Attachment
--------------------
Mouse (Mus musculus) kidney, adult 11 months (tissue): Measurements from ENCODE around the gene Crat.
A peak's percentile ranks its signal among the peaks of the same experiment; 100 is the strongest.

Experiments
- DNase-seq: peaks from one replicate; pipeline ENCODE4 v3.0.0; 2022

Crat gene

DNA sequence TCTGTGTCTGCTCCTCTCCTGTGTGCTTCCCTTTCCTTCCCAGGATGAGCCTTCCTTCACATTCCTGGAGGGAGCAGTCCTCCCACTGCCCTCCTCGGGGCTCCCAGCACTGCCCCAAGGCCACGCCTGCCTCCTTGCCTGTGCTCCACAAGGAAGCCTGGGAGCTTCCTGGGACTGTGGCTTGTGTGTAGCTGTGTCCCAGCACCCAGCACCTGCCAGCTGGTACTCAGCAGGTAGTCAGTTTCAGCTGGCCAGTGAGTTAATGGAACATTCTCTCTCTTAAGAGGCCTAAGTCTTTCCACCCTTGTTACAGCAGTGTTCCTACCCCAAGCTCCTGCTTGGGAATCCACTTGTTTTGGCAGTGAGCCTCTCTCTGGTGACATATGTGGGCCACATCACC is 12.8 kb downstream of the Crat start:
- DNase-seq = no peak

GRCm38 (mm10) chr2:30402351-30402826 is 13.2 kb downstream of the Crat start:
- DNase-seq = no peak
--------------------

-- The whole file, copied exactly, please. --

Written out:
Mouse (Mus musculus) kidney, adult 11 months (tissue): Measurements from ENCODE around the gene Crat.
A peak's percentile ranks its signal among the peaks of the same experiment; 100 is the strongest.

Experiments
- DNase-seq: peaks from one replicate; pipeline ENCODE4 v3.0.0; 2022

Crat gene

DNA sequence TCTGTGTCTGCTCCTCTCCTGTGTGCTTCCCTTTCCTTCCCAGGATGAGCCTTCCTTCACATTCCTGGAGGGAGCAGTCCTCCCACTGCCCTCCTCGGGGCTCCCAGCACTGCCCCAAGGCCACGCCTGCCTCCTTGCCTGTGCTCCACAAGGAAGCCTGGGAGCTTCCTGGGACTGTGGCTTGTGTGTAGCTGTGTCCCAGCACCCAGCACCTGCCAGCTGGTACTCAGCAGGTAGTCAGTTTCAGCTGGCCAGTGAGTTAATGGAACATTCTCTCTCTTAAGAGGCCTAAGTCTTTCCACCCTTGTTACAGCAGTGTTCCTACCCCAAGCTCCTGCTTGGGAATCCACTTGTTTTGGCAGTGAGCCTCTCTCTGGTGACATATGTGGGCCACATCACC is 12.8 kb downstream of the Crat start:
- DNase-seq = no peak

GRCm38 (mm10) chr2:30402351-30402826 is 13.2 kb downstream of the Crat start:
- DNase-seq = no peak